I destroy the South titterly Iind 1rro-'
We appen, confidently, to the great
>nservativo party which is now fig'lt
g for the Comstitution. to recc ns
mn th rnin I hat is imilpeiding, not only
er , but over the whole countr.
Ie ask for peace, justice mid the boil.
tution. We ask only for the riglhts
lW sacred by every A merican ciliz(ti.
I are nigh powerless. And, if help
ines at n!l. it inmst come from the peo
I of the North. If the South is crnsh.
by military despotism, the faee of tho
arth will be sealed for constitifional
erty. lepiblinii instiiition.s will
mnppear under tho blow that destrovs
. It is this conviction that. milces i1s
lg so tenacioisly to that great party
i191 alone offers ti enfoty, and tenders
tis honorable and equitable terms. I1
e candil men of all parties at tit,
orth - would come to the South and
3 the oondition in which we now are;
hey would acquaint themselves witli
b feelings of our peo ple, there would
-longer be among threm any donbt.,
hor as to the absolute necessity for a
hago of government, or of the sinet-ri
anid good faith wvith which our people
mud upon the platform of the Demo
Let me nrge yoen, then, to send some
yoiir speakers here. They wll meet
:ordial welcome, and 'They can' effhet
nat good. For the mitsrepresentations
mysdfi, to which yo;I allude, I p'erson-I
y am perfectly indifferent; but, I re
Lt [he,m as, reflecting injury on oulr
rty. 'I can only say'that!i have con
intly nd vocated submission to lit# -
stIl have urged our. people to. bear
tiently the frightful evils nnder which
I groan, in the hope that relief would
to in 'the success of the Dom9eratio
rty l and that I haveceverywAere conjur..
my old followers to be as senlons and
votedreoldieresin the.causo of peade as
py w,ero in that,of war. *
I hgve wri tteri e,ry hasrtily, as t am
ofit t'leAv' horne, bit, ij perfed
tAkr.eW And sinnrky. T'his wa's' dn
ahded by,yout kind letter. H'Ioping,
at Av ensuaecessful mi assitting
ii of thte pouition .I,o,coupy; ths~p,.
irn tfat'a mati named Th4brnasy *hro
p trie p0 Mr99, snoee .lefogep
r%ly'shof,' two Igrodb,' Min 'ah
a,-near-the Ahnta ph4es 'tig -y '
iented as, ah udprouoked made
e cste MIIhvrei, hVee ate )Aa
T1i. VOTI IN i- SOUTH CAROuMNA.-A.
writer in the Ilariwell &ntinel malkes
the following count of tho Vote of this
As it is better awavs to know ex
acly what we have to do, in order the
more certninly to tuderstand how to
CoMpan-si the desired end-Lho strength
of the enemy, and onr own force inl this
State. is subm11itted, as slowin by the
vote on tho negro coustitution :
Those who voted for the Consti
tution, conceding they' were
all Radienila 70,758
Th,oso who voted ngainst in
Thoso who voted against in
effect by remaining atway from
Those who were then disfranchis
ed but are not now 12,00(1
Total Democratic 74,830
Total Udien i 1J,768
Democratic majority 4,0g1
When these figures' are considered,
and when, furthermore, it is known,
that every lime the iegro is ve voted
since the novelty orvoting thke) first tiili',
they have voted weaker and weaker
on e,very subsentint, ocension -tha. to
evety carlet-hngger there nre five hn.i.
dred respectablet white men thronghout
the district. to intlenee the negro, is it.
not shanim-fid for men to timillv emileb,
that the Statn cannim. Ito rried for ih
Democrotic canididat-s' It cnn be, and
e1as8ily' if men will tbit go about it inl t:.
right way, nwl the planters aro tle mnii
who cai do it.
GOV. VANOV, oF Noru (Cano'C i ..,
IMPA.P8 Ki.PATHiCK -- C/iftr/twe, J.
C., October 13, 1868.- To thb E<itar oft
the 1World :-:Sir,-I :,po by the pu ib.
prints that Gen. Kilpatrick has de'cotra
ted me with his disnpprohatia befor,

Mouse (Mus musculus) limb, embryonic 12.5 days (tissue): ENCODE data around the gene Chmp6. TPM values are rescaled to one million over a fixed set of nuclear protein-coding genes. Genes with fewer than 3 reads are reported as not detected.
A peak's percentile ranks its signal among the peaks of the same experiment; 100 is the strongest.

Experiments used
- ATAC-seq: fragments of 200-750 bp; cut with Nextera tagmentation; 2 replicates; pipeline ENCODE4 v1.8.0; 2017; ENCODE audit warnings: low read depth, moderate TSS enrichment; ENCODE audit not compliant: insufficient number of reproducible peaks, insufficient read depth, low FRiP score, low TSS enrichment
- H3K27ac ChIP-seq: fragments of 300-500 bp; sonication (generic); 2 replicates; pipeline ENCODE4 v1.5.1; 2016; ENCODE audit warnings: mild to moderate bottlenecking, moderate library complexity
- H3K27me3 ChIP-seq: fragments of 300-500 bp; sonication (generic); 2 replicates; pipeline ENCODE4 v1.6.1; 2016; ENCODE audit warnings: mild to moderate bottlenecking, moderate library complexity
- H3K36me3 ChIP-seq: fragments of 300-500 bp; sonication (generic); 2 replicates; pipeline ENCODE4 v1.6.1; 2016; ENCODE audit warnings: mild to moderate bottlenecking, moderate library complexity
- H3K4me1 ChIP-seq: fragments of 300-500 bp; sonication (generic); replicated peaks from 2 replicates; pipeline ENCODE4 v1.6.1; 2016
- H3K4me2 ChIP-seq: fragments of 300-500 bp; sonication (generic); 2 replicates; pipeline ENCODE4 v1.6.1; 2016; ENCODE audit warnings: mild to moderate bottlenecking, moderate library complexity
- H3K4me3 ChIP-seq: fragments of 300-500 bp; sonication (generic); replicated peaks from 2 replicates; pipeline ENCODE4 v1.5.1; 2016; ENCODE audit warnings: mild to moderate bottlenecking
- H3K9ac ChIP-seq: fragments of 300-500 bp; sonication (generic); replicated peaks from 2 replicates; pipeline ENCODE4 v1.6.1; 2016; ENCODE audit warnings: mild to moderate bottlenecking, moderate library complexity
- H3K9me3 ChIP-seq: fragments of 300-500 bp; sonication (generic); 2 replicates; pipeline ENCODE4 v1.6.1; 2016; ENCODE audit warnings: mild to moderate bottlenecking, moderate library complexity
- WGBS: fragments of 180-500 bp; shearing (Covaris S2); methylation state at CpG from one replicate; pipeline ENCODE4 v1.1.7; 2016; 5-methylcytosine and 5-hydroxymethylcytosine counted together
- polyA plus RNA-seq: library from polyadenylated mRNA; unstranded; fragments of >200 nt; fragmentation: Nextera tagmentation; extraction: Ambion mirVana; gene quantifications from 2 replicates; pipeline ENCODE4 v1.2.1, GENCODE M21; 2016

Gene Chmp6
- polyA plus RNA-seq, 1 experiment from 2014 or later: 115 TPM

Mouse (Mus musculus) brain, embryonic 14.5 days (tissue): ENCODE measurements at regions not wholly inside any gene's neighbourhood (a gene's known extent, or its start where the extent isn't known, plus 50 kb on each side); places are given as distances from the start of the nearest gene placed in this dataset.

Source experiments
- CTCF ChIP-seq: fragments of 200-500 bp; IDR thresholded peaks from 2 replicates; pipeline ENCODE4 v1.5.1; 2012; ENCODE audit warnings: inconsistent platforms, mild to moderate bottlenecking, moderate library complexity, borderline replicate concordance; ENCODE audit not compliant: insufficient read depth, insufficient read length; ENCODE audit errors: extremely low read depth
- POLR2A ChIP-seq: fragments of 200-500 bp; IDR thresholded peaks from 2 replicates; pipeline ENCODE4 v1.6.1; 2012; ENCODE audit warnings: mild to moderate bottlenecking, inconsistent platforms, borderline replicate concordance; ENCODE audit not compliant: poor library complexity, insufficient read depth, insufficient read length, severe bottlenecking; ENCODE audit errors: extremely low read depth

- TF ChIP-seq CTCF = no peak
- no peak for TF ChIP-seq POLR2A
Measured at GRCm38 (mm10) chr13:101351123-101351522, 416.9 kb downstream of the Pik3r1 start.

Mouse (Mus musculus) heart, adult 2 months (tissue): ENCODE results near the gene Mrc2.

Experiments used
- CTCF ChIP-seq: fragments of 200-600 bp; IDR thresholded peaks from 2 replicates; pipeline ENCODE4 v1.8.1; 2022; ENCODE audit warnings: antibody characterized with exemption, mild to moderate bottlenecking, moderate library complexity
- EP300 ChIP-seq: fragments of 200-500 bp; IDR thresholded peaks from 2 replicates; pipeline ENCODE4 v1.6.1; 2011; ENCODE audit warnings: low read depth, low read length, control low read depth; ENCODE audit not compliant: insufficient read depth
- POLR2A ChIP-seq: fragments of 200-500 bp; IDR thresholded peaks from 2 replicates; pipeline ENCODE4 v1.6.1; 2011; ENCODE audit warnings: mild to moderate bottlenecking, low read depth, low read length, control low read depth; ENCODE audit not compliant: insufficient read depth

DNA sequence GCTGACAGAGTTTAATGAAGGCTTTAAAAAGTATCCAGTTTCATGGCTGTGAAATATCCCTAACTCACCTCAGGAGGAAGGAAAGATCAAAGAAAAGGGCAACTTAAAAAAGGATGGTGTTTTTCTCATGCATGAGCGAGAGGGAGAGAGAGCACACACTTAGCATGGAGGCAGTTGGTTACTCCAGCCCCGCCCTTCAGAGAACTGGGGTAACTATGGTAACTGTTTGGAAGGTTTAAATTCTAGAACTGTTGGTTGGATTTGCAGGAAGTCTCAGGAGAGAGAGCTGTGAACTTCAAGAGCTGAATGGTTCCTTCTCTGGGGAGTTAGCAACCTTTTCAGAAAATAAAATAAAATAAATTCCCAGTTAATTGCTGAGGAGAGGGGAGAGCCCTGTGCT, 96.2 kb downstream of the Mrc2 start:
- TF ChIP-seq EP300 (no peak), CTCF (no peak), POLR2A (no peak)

tihe people of Pennsylvallia. H41e ilfilm
them atibsiitillv fIint lie tamed mo b'
ll ptrig me anld idling til lwo limindre 1.
mules on a bare-backed mulit. I will its
tho gent.leman the .instico to say thal
ho knew that was a lit- when ho niht.re
it. I surreido-rod to 0rn. Seliofield n
Grennsboro, N. C., oil the 2d orf Mi3
1865, who toldi me to go to my hoit
and remain there, saying if h. got, nM
rdeis toYesi me'hidiould nd!' t04r'
Accordingly I was arrested on the
131.h of Mily at. home, by a detnehmon,
Porter, of 11arrisburg, of whom I re
eved nothing hut kindness and conrt
y. I came in a bnggy to Salisburv.
where we took the ears. I anv no mnilI*
an the trip, thogh 1 thouy/it I saw ani
ss at the (uneral's lienliIiiarters.
T'his impression has since beien confirm.
Tho Generul no dont remembe rs,
almong other incidonis of the war, the
iressing tip of a strutmpe--who assised
him in nitting (lown ot rbellion-iii the
urtiform of an orderly and introducing
her into a respoetabl; family of ladies
im a certain village in North Carolian.
This, fand other feats of arms and strate
y, so creditabl, to the uniform lie wore
ind the fhI-g of which lie served, would
r,o doubt have been quito as amusing
as the mule story to li hearers. I won.
der lie forgot it.
Respectnlly y our,
Z. B. V ANOK.
I14)nn11nue1 OUTRAGIx IN Omto
LJURJNING TO DE.ATH 0of AN Ot.D OtT!
alcN.-Oni Wednaday thueI6dh ~nmnt
ane of the rmost Infasmous aned dastardly
mirages was perpetrated in Ma*sillon,
which res5.hed inl 10e.burning -to death
n theq Massillona ca1aboo of' an old nand
iarmnless citizen named George .Myer.
[cd'eems Mr., NIyer, who . lived pb.oit
wo miles west (Jf Mainitil, came 'to
own to get some'smoking tobaeoo0. and
'hion ott his way. innomwardi,yelled lond.
y for, Sevrmonr, ThIis was oi'ngyve 9.0
ome of tihe Meisillon Raitsl, and't he'y
~ot, their mnarslial to arrest' this olbf me ni
)f sixty years 6f age arnd' put him in
hieir misera blo calaboose. The marshal,
e(tr lo,ojng;up thje jipffi1ive oktj map
wuitoh1t.;arr&al; of la w, igni bagit
ni I his'gam'e of ball 4 short titne'
ifter Mr. 'Myer's hjicerftin, fiiis
w'ere seen hssnit'rg fromn de p'risoil' ji.n,
imd hils.screams were huA?ed calhag for
he0lpiiimApitl13in,.QOU) came,y but fl
oor a4s keav1' ni>$i pilT an i
dkn 'lon ti (i brea ik' hi
pen. Wheti foarind, Myer. (a hi1rrribli
surned and: insensibhe.' The-. imtbsr a
1 9 1a~ J o, 4a t p i i eq v .. n ei
d lorto e tr aneofq rs1'ic
yrEcould1 gfrdFan efiaf4t y h..
ingered till next dey in aiea.g..tg
when,heo die4 auiolhy vietiin to.Dli